Coulomb's law

COULOMB’S LAW

Coulomb's law is a fundamental principle in electrostatics that describes the force of attraction or repulsion between two point charges. It states that the force between two point charges is directly proportional to the product of the charges and inversely proportional to the square of the distance between them. The force is also attractive between charges of opposite sign and repulsive between charges of the same sign.

  • ·         F is the magnitude of the electrostatic force (in Newtons, N)
  • ·         k is Coulomb's constant (8.988 ×109 N.m2C2)
  • ·         q1 and q2 are the magnitudes of the two charges (in Coulombs, C)
  • ·         d is the distance between the two charges (in meters,)

Direction of the Force

The force is directed along the line connecting the two charges. If the charges have the same sign (both positive and negative), the force is repulsive. If the charges have the opposite sign, the force is attractive.

Examples

·         A positively charged balloon will attract a negatively charged piece of paper.

·         Two positively charged ions will repel each other.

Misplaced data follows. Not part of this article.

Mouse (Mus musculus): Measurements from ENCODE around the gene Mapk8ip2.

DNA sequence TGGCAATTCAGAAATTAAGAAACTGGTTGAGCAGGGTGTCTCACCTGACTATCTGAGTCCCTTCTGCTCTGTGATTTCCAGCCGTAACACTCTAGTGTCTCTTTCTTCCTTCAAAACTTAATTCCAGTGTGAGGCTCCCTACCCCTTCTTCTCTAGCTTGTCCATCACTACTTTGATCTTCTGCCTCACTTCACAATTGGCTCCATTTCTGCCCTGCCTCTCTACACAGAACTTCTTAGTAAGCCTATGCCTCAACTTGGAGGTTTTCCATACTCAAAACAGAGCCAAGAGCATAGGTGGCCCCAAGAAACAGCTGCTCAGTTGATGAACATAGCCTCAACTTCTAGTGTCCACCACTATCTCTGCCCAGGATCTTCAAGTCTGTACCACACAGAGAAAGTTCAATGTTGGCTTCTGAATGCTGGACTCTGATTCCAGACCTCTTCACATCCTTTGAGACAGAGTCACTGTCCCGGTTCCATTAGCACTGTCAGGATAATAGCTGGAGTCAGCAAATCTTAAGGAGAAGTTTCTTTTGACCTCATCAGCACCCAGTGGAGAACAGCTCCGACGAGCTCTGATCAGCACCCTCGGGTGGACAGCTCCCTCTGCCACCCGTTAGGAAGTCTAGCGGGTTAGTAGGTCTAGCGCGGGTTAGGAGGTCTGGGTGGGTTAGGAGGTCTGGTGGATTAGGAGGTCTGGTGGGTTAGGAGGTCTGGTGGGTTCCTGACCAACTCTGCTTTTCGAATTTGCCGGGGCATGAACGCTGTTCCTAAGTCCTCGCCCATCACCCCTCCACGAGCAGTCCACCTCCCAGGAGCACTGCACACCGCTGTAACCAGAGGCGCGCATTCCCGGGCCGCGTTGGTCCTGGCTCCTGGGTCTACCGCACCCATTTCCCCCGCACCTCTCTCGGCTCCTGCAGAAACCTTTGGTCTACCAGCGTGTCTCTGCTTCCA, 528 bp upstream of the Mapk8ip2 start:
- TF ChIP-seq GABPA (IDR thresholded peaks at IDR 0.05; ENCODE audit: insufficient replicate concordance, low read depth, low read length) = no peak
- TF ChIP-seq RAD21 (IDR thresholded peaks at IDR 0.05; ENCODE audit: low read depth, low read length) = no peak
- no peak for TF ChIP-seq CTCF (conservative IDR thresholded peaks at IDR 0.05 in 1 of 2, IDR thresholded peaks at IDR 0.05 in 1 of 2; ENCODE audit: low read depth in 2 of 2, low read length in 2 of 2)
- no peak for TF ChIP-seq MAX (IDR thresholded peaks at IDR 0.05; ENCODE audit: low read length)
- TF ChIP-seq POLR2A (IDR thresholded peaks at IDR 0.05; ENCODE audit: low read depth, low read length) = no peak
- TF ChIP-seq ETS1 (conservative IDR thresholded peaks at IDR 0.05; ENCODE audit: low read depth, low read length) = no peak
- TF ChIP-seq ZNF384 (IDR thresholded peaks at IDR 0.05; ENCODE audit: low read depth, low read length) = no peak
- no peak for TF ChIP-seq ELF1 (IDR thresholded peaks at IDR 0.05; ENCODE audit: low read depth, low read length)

·         Two negatively charged electrons will repel each other.

Limitations of Coulomb's Law

Coulomb's law only applies to point charges. This means that the charges are considered to be infinitely small and have no spatial extent. In reality, all charges have a finite size, and this can affect the force between them.

Coulomb's law also only applies to static charges. This means that the charges are not moving. If the charges are moving, then they will also experience a magnetic force, in addition to the electrostatic force.

Applications of Coulomb's Law

Coulomb's law is a fundamental law of physics that has a wide range of applications. Some of these applications include:

·         The behavior of electrons in atoms and molecules

·         The behavior of electric circuits

·         The operation of electrostatic precipitators, which are used to remove pollutants from smokestacks

·         The operation of electric motors and generators

·         The operation of batteries

Formulas and Constants

Quantity

Symbol

Value

Coulomb's constant

k

8.988 × 109 N·m2/C2

Vacuum permittivity

ε₀

8.854 × 10−12 C²/N·m²

Electron charge

e

-1.602 × 10−19 C

Proton charge

e

+1.602 × 10−19 C

Atomic unit of charge

a.u.c.

+1.602 × 10−19 C